This last week, I kicked off my tour of schools in India to talk about teaching feminism in schools globally. I’m taking a short leave of absence from teaching at the start of 2014 to meet with students, teachers, and activists throughout India who are thinking seriously about what it means to address issues of gender and sexuality in school, the media, and at home. I’ll be documenting my time abroad right here on Feminist Teacher.
My first stop was at the Sanskriti School in New Delhi, where a Fulbright teacher colleague of mine, Sangeeta Gulati, invited me to speak to a group of juniors who are taking a high school humanities course. During my hour with them, these students and I talked about everything from the recent Delhi Supreme Court judgment on Section 377 of the Indian Penal Code, which criminalizes homosexuality and sex between queer couples, deeming it “unnatural”; to last year’s Delhi gang-rape; to slut-shaming in the U.S. and India (NB: the students used the term “slut-shaming” themselves); to the politics of feminist pedagogy and inclusion in K-12 schools.
The students were immediately engaged in the discussion. At one point, I shared with them that I teach a high school course on feminism and another class on queer literature and film, and they were immediately intrigued. They chimed in with a barrage of excited questions:
- Do you believe in misandry (the hatred of men)?
- How do parents at your school react to your teaching their children feminist and LGBT classes?
- How do you propose to address the sexualization of women in the media?
- Do you talk about slut-shaming in your classes? What about the Slutwalks?
- Have you seen the “It’s your fault” video?
- How will you work with teachers in India on bringing feminism to students here?
And that was only the beginning.
For example, when I raised the question of Section 377 of the Indian Penal Code that criminalizes homosexuality, students were quick to respond with their vehement opinions.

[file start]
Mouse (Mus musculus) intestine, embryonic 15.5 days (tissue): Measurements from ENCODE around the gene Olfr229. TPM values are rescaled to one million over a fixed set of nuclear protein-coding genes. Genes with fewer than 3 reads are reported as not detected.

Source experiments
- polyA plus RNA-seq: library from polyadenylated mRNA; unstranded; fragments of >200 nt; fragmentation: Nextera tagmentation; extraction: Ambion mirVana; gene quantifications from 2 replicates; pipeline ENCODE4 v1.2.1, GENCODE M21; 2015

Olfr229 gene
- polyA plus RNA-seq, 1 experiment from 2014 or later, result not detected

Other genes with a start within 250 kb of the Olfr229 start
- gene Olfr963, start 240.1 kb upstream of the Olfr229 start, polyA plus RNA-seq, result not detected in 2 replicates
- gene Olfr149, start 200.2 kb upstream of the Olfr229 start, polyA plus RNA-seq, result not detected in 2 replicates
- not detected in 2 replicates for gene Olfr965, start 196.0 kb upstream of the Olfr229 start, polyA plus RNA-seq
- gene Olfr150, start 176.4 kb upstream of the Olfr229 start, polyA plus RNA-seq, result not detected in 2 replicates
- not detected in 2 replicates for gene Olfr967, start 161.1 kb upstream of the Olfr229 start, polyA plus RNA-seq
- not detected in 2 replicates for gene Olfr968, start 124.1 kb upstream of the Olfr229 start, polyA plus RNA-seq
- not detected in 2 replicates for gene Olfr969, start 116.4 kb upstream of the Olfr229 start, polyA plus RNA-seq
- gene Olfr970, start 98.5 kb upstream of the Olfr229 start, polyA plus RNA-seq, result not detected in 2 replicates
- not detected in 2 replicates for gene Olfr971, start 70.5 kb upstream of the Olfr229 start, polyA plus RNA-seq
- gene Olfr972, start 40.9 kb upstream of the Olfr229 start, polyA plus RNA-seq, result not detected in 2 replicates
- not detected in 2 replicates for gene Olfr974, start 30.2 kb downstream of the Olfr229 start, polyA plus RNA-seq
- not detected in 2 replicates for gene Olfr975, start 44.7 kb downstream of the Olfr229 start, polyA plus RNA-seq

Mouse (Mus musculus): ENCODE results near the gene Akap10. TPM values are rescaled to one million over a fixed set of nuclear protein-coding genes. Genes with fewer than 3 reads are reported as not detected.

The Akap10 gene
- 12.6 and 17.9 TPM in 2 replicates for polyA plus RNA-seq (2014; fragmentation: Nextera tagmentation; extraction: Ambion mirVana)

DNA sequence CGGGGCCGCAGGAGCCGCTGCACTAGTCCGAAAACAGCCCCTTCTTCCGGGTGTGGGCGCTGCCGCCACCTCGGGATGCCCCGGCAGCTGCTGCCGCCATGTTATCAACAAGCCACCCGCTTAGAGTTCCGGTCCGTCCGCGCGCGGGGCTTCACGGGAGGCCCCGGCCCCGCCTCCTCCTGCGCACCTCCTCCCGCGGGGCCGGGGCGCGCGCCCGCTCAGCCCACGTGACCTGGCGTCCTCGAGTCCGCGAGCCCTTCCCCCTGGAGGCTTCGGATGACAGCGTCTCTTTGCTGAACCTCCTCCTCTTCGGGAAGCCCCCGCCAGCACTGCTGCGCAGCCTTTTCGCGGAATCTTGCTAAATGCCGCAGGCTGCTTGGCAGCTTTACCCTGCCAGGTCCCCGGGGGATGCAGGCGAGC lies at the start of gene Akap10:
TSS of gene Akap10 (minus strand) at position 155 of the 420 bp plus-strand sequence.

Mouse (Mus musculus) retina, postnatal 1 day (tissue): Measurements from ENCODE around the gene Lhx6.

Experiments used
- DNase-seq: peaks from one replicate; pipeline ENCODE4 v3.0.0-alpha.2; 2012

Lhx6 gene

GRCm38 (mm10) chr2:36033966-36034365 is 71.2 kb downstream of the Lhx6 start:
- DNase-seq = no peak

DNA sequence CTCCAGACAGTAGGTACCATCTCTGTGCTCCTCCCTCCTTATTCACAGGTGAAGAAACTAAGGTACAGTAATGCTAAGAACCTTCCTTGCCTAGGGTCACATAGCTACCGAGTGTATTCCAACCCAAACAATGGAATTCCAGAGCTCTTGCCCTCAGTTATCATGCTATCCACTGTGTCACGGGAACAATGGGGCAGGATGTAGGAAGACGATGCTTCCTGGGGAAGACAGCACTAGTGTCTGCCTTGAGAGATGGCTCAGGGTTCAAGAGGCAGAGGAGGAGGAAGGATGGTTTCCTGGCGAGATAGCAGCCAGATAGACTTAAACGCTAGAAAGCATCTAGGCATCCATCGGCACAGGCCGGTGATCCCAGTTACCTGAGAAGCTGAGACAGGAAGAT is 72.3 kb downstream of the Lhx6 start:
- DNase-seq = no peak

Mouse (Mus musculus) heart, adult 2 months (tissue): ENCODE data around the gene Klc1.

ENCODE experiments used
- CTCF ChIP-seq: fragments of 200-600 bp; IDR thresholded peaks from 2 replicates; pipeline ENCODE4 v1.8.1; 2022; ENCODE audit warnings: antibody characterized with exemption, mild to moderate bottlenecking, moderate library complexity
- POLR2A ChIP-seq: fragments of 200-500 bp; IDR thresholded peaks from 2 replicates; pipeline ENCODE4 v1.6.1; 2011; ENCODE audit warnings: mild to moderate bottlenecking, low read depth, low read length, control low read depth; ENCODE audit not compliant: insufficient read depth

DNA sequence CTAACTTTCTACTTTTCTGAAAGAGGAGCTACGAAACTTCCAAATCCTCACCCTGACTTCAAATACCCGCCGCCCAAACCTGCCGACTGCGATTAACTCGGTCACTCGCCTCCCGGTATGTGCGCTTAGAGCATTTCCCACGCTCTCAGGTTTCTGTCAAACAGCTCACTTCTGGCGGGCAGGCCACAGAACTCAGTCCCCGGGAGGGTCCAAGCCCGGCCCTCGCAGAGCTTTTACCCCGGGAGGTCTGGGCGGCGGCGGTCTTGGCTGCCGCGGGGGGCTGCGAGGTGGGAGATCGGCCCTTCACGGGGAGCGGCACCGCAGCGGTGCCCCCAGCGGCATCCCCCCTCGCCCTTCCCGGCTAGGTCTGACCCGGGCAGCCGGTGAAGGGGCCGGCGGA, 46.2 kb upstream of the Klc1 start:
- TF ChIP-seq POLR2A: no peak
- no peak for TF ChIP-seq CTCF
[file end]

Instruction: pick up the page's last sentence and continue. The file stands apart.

“They [the court and politicians] need to decide what they mean by ‘Western’ notions of sexuality. They are all wearing Western suits and speaking English. How can they say that homosexuality is Western?”
“They need to define what they mean by ‘unnatural’ sex. It is not unnatural.”
Indeed, these students’ views on queer sexuality reflects what the most veteran LGBT activists in India are saying as well. Pramada Menon, founder of CREA, a feminist human rights organization based in Delhi, wrote in December when the judgment was made,
What is it about an act of desire or lust or love that is unnatural if it is consensual? Their flawed notions of “unnatural”, “against Indian tradition,” “Western import” and “elite issue” that are used as arguments against homosexuality need to be recognised as superficial and unsubstantiated by research. The reality is that LGBT people are very much part of this country and deeming them criminals and unnatural will not wish them away.
Queer sexuality wasn’t the only thing on these students’ minds. When they asked me if I had seen the “It’s your fault” video made by young Indian female comics, they shared that they appreciated the biting humor that was used to explore how women are victim-blamed for rape.
“It’s your fault” was made by four Indian women who are a part of AIB, a comedy troup based in India, and it went viral in September 2013. Addressing the camera with tongue-in-cheek irony, Tanmay Bhat, Rohan Joshi, Ashish Shakya, and Gursimran Khamba, make it all too clear that blaming women for rape is not going to fly well by them.
Use their video below in your classroom to begin a discussion about victim-blaming.
The day could not have ended better. As if on cue, a social justice theatre group called Asmita was visiting the school that day. Just after I had talked with the students about hyper-masculinity, violence against women, rape and assault, the troupe performed for the entire school a series of powerful scenes illuminating gender-based violence in India. One of the leading Hindi theatre troups in the country, Asmita is made up of men and women committed to bringing socially relevant theater to mass audiences.
After their performance, which included chanting, singing, drum playing, and role-playing scenes such as acid attacks against women, I spoke to two of Asmita’s actors. When I asked Kunal, one of the many men in the troupe, what it was like to do theatre that explored gender-based violence, he said, “It’s been a three-year journey for me to understand these issues. I’m glad that I get to be part of the solution.”